The world is finding an uneasy equilibrium with a more benign economic backdrop overshadowed by a panoply of geopolitical risks, according to the final Davos panel of 2024.
The prospects of subsiding inflation and a pickup in global trade offer some encouragement for investors despite the backdrop of war and populism, European Central Bank chief Christine Lagarde and peers agreed as the World Economic Forum drew to a close.
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“Normalisation — that’s what we have begun to see,” she told the audience in the Swiss resort town, before adding an important qualifier. “It is not normality that we’re heading to,” she added.
The six-member panel was charged with summarizing the mood in Davos after a week where participants tended to put a brave face on the global outlook, accentuating the likelihood that a deep recession will probably be avoided despite unprecedented monetary tightening to bring inflation under control.
Such optimism has at times been undermined by the specter of geopolitics, with wars in Ukraine and the Middle East looming large, and Red Sea tensions too. Donald Trump’s Iowa victory on Monday, setting him on the road to the Republican nomination, was also greeted with alarm by many attendees.
“There’s so many uncertainties — and of course all the elections that we see around the world and what that may bring,” World Trade Organization Director General Ngozi Okonjo-Iweala lamented. She shared Lagarde’s view that the world is “maybe moving towards normalisation” while at the same time certainly “not normal.”
The prospect of a second Trump presidency was cited frequently during the panel discussion chaired by Bloomberg Television’s Francine Lacqua. Lagarde took a bullish stance, saying that “the best defence is attack” and pushing for strengthening Europe by creating “a real single market.” German Finance Minister Christian Lindner was more circumspect.
“We are talking too much about Donald Trump in Europe,” he said, “Doing our homework is the best preparation for possible second term of Donald Trump, and this includes our capabilities to defend ourselves.”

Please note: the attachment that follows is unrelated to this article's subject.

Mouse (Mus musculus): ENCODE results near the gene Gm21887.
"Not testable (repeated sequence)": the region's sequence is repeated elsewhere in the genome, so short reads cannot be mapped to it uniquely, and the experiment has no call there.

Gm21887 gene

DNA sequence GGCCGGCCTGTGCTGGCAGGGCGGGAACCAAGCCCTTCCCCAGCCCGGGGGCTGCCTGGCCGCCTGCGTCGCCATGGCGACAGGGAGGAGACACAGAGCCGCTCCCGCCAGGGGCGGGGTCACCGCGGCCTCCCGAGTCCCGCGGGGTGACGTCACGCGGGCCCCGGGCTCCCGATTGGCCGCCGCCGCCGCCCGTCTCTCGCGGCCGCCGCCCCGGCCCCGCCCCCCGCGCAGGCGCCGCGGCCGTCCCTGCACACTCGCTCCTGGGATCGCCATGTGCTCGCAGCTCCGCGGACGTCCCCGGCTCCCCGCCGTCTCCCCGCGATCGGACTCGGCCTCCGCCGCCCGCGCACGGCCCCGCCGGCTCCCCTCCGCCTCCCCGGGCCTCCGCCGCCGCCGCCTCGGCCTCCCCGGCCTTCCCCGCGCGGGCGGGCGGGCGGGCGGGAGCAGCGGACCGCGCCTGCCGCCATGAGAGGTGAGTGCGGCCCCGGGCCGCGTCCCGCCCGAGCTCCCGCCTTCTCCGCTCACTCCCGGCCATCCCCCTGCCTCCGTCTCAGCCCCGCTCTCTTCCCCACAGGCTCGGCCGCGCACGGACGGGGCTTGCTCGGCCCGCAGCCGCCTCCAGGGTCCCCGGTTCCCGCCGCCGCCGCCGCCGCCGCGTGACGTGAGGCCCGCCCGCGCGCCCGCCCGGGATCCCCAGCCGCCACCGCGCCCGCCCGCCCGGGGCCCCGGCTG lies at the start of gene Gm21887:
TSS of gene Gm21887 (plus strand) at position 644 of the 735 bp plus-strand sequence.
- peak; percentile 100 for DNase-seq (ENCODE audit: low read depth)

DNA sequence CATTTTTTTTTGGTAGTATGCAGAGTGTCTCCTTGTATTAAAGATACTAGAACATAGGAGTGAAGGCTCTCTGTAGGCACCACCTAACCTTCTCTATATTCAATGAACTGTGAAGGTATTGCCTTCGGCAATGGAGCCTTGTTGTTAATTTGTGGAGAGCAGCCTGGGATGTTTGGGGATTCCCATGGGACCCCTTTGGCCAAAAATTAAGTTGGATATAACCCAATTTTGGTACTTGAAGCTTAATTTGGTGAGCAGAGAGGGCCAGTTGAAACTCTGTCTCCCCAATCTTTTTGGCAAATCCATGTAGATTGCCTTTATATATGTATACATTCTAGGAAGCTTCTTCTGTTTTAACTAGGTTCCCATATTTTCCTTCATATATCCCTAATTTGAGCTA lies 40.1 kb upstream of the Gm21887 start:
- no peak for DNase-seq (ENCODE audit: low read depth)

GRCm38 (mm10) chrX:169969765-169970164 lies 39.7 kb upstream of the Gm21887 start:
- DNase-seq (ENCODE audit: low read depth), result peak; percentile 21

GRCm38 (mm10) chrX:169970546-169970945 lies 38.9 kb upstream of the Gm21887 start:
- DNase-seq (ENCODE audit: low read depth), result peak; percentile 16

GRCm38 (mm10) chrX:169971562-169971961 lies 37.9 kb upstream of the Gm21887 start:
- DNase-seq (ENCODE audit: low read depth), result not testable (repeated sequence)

For David Rubenstein, Carlyle Group co-founder and co-chairman, the reality is that no matter who wins November’s election, the US faces political stasis, with all the risks that entails for the rest of the world.
“Almost everything every candidate was saying will probably not be true about what will happen in the future, because they probably won’t be able to get done what they say they’re gonna get done,” said Rubenstein, who also presents a show on Bloomberg Television.
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One such worry there expressed frequently during the week was the fiscal backdrop in the US. Singapore President Tharman Shanmugaratnam perhaps alluded to that when he said that “the most important and most neglected area of public policy is fiscal reform.”
“If we don’t resolve this, something’s going to happen to the dollar,” he said.
“If the United States can’t get its fiscal act together, at some point, people are going to do what they did to the British pound and the Dutch guilder years ago.”
Earlier in the week, Deutsche Bank AG chief financialofficer James Von Moltke described a “‘pinch-me’ moment” because of his surprise at the resilience in economies and financial markets, while Harvard University Professor Ken Rogoff worried that “the geopolitical situation is like nothing I’ve seen in my professional lifetime.”
Lindner chose to take the more positive slant. He described his own country as “a tired man after a short night” as opposed to the “sick man” label that has been recently reattached to it. He also was more upbeat on the world economy.
“It is a new normal, which we have to be prepared for,” he said. “2023 has given me hope.”
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